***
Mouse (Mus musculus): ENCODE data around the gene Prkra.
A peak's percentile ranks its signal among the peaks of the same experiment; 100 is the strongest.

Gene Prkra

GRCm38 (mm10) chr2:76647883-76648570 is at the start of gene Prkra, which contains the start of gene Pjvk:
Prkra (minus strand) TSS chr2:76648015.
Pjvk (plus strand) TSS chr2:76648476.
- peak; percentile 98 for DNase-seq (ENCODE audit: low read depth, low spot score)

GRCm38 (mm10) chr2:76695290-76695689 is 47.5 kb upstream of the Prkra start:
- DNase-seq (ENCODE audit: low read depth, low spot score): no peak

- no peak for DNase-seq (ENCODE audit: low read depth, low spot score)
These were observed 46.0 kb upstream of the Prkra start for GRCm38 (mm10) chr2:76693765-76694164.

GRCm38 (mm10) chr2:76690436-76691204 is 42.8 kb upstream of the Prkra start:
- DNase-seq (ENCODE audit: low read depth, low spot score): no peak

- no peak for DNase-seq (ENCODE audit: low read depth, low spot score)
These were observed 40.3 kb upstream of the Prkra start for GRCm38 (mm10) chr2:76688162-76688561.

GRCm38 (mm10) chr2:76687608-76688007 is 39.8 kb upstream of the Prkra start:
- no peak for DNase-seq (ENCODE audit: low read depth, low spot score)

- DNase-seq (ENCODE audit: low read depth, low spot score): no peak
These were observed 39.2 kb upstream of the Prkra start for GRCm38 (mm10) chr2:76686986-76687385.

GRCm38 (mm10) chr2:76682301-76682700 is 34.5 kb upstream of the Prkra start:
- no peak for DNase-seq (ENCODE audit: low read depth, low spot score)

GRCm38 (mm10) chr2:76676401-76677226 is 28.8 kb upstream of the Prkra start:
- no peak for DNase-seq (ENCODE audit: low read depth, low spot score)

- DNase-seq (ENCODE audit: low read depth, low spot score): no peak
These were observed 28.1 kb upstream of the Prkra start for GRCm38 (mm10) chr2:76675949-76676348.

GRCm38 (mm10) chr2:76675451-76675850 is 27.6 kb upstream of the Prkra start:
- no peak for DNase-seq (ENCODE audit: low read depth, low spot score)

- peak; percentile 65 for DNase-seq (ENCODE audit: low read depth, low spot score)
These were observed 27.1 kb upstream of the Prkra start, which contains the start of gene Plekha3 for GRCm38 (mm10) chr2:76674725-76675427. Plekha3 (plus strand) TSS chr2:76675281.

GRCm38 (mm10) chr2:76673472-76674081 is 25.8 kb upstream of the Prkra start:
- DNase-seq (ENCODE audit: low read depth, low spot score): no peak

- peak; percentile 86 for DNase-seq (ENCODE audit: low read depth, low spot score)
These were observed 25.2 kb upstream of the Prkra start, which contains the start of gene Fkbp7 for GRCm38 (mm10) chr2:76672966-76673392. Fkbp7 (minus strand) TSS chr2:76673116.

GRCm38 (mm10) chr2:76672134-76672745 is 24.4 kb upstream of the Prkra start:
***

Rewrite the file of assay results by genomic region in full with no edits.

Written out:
Mouse (Mus musculus): ENCODE data around the gene Prkra.
A peak's percentile ranks its signal among the peaks of the same experiment; 100 is the strongest.

Gene Prkra

GRCm38 (mm10) chr2:76647883-76648570 is at the start of gene Prkra, which contains the start of gene Pjvk:
Prkra (minus strand) TSS chr2:76648015.
Pjvk (plus strand) TSS chr2:76648476.
- peak; percentile 98 for DNase-seq (ENCODE audit: low read depth, low spot score)

GRCm38 (mm10) chr2:76695290-76695689 is 47.5 kb upstream of the Prkra start:
- DNase-seq (ENCODE audit: low read depth, low spot score): no peak

- no peak for DNase-seq (ENCODE audit: low read depth, low spot score)
These were observed 46.0 kb upstream of the Prkra start for GRCm38 (mm10) chr2:76693765-76694164.

GRCm38 (mm10) chr2:76690436-76691204 is 42.8 kb upstream of the Prkra start:
- DNase-seq (ENCODE audit: low read depth, low spot score): no peak

- no peak for DNase-seq (ENCODE audit: low read depth, low spot score)
These were observed 40.3 kb upstream of the Prkra start for GRCm38 (mm10) chr2:76688162-76688561.

GRCm38 (mm10) chr2:76687608-76688007 is 39.8 kb upstream of the Prkra start:
- no peak for DNase-seq (ENCODE audit: low read depth, low spot score)

- DNase-seq (ENCODE audit: low read depth, low spot score): no peak
These were observed 39.2 kb upstream of the Prkra start for GRCm38 (mm10) chr2:76686986-76687385.

GRCm38 (mm10) chr2:76682301-76682700 is 34.5 kb upstream of the Prkra start:
- no peak for DNase-seq (ENCODE audit: low read depth, low spot score)

GRCm38 (mm10) chr2:76676401-76677226 is 28.8 kb upstream of the Prkra start:
- no peak for DNase-seq (ENCODE audit: low read depth, low spot score)

- DNase-seq (ENCODE audit: low read depth, low spot score): no peak
These were observed 28.1 kb upstream of the Prkra start for GRCm38 (mm10) chr2:76675949-76676348.

GRCm38 (mm10) chr2:76675451-76675850 is 27.6 kb upstream of the Prkra start:
- no peak for DNase-seq (ENCODE audit: low read depth, low spot score)

- peak; percentile 65 for DNase-seq (ENCODE audit: low read depth, low spot score)
These were observed 27.1 kb upstream of the Prkra start, which contains the start of gene Plekha3 for GRCm38 (mm10) chr2:76674725-76675427. Plekha3 (plus strand) TSS chr2:76675281.

GRCm38 (mm10) chr2:76673472-76674081 is 25.8 kb upstream of the Prkra start:
- DNase-seq (ENCODE audit: low read depth, low spot score): no peak

- peak; percentile 86 for DNase-seq (ENCODE audit: low read depth, low spot score)
These were observed 25.2 kb upstream of the Prkra start, which contains the start of gene Fkbp7 for GRCm38 (mm10) chr2:76672966-76673392. Fkbp7 (minus strand) TSS chr2:76673116.

GRCm38 (mm10) chr2:76672134-76672745 is 24.4 kb upstream of the Prkra start: